September 16, 2020

What was your job before you became a full-time maker?

David Delahunty @daviddel

What job did you give up to pursue your dream of a full-time maker?

Are you planning on leaving your job soon and if so what is your job?

  1. 4

    I had a web dev job.

    But even before that, I work in a bakery. I bake banana break, cookies, carrot cake, .... 😘 delicioso

    It was a nice time, working with nice people

    1. 2

      Don't think I could work in a bakery, don't have the will power not to eat everything :)

      1. 2

        😄 We get used it over time. Though, it’s nice to bring home some cakes sometimes

  2. 2

    I used to be a Nanotechnology researcher dealing with Self-assembled quantum dots... so, I was a MAKER ... but at the Nanoscale 🤪

  3. 2

    I was a software developer. A profession much less creative than I thought.

    Basically, you're given specification, and your job is to "build" those specifications. This gives you very little time for creativity.

    Being a founder / an indie hacker reversed that. Now I can code without any boss telling me what to do & I can do it in any way I want.

    1. 1

      I find restrictions in a job the biggest reason why people either leave to go to another company or set out on their own.

  4. 1

    I was a director of Product Management in the largest media and tech in Scandinavia. In addition to PMs I had all of the analysts in the company reporting to me.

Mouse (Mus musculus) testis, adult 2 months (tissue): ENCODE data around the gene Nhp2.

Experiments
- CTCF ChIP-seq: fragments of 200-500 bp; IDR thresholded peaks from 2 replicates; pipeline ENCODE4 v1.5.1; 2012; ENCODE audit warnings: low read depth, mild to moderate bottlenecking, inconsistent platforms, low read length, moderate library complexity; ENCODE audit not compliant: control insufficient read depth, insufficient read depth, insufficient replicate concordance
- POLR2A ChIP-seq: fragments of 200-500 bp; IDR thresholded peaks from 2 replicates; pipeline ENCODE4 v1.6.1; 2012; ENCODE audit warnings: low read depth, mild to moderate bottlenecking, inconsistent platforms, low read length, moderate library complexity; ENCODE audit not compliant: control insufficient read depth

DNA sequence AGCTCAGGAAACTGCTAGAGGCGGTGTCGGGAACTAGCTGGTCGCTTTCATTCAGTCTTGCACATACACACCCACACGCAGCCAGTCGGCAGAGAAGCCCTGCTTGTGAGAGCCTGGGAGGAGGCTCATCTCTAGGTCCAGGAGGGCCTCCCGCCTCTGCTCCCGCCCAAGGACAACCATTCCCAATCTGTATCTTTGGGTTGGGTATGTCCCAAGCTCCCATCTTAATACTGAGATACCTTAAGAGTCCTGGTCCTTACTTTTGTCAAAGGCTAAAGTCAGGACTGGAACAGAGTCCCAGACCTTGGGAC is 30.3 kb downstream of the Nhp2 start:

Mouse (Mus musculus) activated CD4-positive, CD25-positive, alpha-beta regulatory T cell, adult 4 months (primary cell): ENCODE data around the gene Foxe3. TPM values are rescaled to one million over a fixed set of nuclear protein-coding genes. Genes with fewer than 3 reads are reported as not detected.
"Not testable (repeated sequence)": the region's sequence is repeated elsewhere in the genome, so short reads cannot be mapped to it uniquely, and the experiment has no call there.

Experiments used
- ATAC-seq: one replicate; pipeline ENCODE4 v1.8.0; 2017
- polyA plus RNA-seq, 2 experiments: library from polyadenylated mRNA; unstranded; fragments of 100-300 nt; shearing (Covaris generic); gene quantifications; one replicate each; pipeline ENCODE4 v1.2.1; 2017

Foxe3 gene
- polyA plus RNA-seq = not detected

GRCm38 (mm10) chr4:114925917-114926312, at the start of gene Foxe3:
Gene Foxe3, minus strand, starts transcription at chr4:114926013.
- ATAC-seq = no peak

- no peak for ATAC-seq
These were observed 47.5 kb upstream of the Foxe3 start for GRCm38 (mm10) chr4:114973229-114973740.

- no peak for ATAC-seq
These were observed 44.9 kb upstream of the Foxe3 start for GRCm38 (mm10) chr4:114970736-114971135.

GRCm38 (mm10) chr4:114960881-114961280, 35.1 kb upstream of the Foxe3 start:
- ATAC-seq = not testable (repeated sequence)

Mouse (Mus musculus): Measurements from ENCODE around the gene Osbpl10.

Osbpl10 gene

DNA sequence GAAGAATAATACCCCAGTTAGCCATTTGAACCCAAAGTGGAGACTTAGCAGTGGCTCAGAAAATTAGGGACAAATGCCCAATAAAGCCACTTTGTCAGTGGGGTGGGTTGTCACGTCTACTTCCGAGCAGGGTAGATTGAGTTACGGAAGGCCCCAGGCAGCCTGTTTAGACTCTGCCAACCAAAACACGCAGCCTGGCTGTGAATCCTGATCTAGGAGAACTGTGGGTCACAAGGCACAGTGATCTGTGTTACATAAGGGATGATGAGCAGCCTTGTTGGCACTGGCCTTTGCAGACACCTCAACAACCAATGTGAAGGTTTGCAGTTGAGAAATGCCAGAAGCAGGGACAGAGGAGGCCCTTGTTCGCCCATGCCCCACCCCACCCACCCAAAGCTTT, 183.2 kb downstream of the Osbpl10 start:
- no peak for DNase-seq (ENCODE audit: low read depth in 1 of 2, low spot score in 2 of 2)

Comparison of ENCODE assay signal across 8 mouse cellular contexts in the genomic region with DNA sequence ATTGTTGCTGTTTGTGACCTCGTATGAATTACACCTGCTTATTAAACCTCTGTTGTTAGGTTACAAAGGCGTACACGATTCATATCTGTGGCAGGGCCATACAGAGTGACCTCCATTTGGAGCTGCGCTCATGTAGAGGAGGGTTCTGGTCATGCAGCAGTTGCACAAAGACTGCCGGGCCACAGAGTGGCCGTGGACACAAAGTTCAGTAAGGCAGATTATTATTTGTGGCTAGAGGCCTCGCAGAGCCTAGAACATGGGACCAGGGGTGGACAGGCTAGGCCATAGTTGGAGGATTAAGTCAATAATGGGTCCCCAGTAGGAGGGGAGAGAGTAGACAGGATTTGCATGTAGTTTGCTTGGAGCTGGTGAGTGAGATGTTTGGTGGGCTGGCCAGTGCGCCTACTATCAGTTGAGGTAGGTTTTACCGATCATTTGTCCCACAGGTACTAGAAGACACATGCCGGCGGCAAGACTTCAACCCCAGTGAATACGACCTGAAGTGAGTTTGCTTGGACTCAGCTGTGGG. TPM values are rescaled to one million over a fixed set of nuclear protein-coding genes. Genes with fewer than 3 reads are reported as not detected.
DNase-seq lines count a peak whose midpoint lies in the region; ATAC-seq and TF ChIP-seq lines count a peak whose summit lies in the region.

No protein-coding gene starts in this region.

My cofounder was my engineering director counterpart, and we have been working together on and off for about 6 years.

  5. 1

    I just graduated before I fully committed to following my dream :)
    I had several small side projects, but still studying and researching were my main activities. I always wanted to become a maker and was searching for new smart ways to tackle things. Though I was quite picky about which ideas to follow and which not, I am delighted that to the end of my master thesis I came up with an idea which fitted perfectly with me. Luckily I already found my soulmate, with whom I can now realise this idea together :)

  6. 1

    I was a former Wall Street Trader creating novel quantitative trading algorithms for cryptocurrencies and being a market maker for Australian options.

  7. 1

    Seems silly! I've been working as journalist for a long time, lastly decided to quit and start my digital nomad lifestyle. Now I'm on the road and working on my new project: https://www.motiveex.com

  8. 1

    I usually do at least 2 things, both to diversify, meet people, financial reasons, etc. but also to give me leverage when/if I need to explain what I've been doing for the past x years. By doing multiple things I can choose how to word the response.

    • For my first 3 years of being indie, I was working as a full-time software engineer and indiehacker on the side.
    • Last year I went full-time indie and university comp sci teacher on the side.
    • Past couple of months I've been full-time software engineer, again; on the side I'm doing indiehacking, teaching, and further grad studies.